April 24, 2019
Throughout the years, it has been well-established that obstructive sleep apnea (OSA) can cause or contribute to a number of serious health problems, including obesity, cardiovascular issues, mood disorders, and more. Recent research even indicates that OSA may lead to the development of Alzheimer’s disease. Let’s discuss the link between OSA and Alzheimer’s and how you may be able to protect your brain health through treatment for sleep apnea in Boca Raton.
OSA and the Brain Protein Tau
There are two different proteins in the brain that have been associated with Alzheimer’s disease. One of those proteins, which is called tau, normally helps to stabilize brain cells. However, it becomes dangerous when it clumps together. Accumulations of tau form tangles in the brain that damage the surrounding cells and contribute to cognitive decline.
A recent study by the Mayo Clinic found a connection between increased levels of tau and OSA. In the study, 288 participants age 65 and older were asked if their partner experienced apneas (periods of not breathing) during sleep. The individuals who were observed to experience apneas had 4.5 percent higher levels of tau in their brain than those who did not experience nighttime breathing disruptions.
None of the study participants or their partners had dementia. However, tau accumulations are often a precursor of dementia.
Is It a Cause and Effect Relationship?
Scientists need to conduct further research before they can say if OSA actually causes the tau accumulations or if the correlation is due to other factors. The study by the Mayo Clinic was merely a preliminary look into the relationship between tau and OSA. The researchers did not conduct in-depth sleep studies on the participants to confirm a sleep apnea diagnosis. They also used a very small population sample to conduct the study. However, one of the researchers involved in the study did state, “Our research results raise the possibility that sleep apnea affects tau accumulation.”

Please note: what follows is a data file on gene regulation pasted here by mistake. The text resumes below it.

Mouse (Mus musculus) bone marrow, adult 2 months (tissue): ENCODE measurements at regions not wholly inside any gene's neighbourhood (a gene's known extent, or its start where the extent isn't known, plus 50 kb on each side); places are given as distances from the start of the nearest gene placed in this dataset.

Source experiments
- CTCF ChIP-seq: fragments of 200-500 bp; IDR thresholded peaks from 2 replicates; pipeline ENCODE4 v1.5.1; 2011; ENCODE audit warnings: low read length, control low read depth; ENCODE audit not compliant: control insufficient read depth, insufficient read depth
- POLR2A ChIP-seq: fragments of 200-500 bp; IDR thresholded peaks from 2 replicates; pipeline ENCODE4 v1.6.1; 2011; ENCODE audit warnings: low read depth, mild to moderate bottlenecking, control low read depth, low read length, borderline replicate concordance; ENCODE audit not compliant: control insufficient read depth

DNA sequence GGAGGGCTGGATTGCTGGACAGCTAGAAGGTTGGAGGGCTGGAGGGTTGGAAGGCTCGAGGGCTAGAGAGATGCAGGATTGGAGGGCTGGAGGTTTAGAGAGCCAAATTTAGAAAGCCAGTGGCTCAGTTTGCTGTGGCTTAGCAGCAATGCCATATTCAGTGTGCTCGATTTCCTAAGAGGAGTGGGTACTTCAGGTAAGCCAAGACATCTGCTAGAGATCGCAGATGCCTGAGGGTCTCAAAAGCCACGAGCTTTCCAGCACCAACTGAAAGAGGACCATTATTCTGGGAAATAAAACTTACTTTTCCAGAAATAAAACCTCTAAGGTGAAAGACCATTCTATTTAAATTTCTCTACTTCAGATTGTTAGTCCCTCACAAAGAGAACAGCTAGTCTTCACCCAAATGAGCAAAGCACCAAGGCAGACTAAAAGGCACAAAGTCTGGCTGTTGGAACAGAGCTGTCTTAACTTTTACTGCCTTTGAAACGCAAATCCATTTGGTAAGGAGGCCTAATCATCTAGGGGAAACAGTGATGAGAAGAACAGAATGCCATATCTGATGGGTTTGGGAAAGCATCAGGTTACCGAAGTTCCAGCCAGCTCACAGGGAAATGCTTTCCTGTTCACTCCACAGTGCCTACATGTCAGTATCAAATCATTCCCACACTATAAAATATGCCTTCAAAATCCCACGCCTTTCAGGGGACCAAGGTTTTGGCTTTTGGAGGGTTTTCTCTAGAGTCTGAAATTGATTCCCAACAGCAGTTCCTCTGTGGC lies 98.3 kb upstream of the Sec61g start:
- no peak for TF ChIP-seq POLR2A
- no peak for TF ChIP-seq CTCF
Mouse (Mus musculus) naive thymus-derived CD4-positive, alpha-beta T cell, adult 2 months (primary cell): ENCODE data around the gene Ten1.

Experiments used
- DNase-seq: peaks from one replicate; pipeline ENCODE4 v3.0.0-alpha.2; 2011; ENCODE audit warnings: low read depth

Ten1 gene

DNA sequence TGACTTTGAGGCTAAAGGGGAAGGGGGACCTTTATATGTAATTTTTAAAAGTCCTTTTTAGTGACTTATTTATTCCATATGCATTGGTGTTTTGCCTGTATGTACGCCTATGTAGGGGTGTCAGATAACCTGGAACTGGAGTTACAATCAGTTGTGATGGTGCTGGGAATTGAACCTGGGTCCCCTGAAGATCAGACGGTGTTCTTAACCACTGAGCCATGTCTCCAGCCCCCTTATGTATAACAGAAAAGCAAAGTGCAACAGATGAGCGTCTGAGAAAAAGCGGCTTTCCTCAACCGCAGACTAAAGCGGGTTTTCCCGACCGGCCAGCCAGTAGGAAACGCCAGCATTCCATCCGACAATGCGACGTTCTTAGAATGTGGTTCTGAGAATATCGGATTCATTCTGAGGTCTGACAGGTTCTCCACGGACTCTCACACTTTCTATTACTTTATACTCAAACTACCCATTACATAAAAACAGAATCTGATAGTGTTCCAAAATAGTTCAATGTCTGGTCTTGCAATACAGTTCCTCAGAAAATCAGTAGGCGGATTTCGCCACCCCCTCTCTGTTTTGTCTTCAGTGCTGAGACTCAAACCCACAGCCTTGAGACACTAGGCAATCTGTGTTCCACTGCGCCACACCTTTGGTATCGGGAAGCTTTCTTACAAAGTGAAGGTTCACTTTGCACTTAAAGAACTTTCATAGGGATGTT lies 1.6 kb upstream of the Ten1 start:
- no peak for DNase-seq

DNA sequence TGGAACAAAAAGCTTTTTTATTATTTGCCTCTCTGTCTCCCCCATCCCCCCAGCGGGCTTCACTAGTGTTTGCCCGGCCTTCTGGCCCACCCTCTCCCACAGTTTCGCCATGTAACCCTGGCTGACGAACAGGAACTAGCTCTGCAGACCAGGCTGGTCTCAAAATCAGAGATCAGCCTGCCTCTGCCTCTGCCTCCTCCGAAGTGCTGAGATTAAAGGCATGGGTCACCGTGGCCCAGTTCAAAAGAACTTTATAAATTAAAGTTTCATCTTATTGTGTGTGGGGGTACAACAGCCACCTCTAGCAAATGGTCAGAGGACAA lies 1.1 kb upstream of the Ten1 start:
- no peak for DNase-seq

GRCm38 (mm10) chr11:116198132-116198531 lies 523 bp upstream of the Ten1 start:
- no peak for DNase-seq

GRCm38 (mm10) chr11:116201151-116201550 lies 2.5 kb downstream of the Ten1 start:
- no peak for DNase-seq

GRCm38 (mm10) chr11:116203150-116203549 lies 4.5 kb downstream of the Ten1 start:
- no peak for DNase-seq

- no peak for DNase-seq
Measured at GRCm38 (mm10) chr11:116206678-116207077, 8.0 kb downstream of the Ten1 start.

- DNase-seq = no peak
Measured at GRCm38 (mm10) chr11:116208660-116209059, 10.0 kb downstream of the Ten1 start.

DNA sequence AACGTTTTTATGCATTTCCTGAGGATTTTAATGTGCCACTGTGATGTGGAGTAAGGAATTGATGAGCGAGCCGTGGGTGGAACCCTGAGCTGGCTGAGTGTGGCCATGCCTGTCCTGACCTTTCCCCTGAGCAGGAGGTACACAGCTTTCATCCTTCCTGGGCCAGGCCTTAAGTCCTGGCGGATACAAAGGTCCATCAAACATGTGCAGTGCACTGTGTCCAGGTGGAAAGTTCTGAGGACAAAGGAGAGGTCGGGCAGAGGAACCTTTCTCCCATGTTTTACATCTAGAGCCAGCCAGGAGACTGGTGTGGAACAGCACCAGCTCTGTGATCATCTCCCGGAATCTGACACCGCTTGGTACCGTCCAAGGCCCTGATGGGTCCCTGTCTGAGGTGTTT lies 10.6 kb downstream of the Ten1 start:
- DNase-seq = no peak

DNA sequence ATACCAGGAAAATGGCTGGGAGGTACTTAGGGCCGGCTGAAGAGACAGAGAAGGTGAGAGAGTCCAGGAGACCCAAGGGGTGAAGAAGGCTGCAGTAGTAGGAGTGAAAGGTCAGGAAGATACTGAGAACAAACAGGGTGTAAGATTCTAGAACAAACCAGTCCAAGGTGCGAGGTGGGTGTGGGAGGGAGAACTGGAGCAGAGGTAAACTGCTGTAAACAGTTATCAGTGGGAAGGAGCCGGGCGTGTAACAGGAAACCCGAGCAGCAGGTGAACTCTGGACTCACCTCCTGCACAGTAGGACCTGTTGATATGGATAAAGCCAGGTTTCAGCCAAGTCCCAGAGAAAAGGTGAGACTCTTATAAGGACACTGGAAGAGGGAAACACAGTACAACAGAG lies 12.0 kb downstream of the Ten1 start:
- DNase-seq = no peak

What It Means for You
Whether or not OSA has a direct effect on tau accumulation in the brain, it is important that everyone makes efforts to get enough high-quality sleep. In fact, treating OSA may indirectly help you decrease your risk of developing Alzheimer’s. For example, if you get enough sleep, you may have the mental and physical energy you need to engage in activities that promote brain health. You might be more likely to exercise regularly, which can reduce the risk of Alzheimer’s by up to 50 percent. High-quality sleep can also help you curb junk food cravings, and a poor diet has been linked to an increased risk of Alzheimer’s.
Do you suffer from OSA? Getting treatment for your disorder may be one of the keys to protecting your long-term brain health.
About the Author
Dr. Kenneth Mogell is a general dentist in Boca Raton and a Diplomate of the American Board of Dental Sleep Medicine. He has helped countless individuals find relief from OSA. If you would like to discover how he can help you achieve higher-quality rest, contact our team at 561-353-5252.
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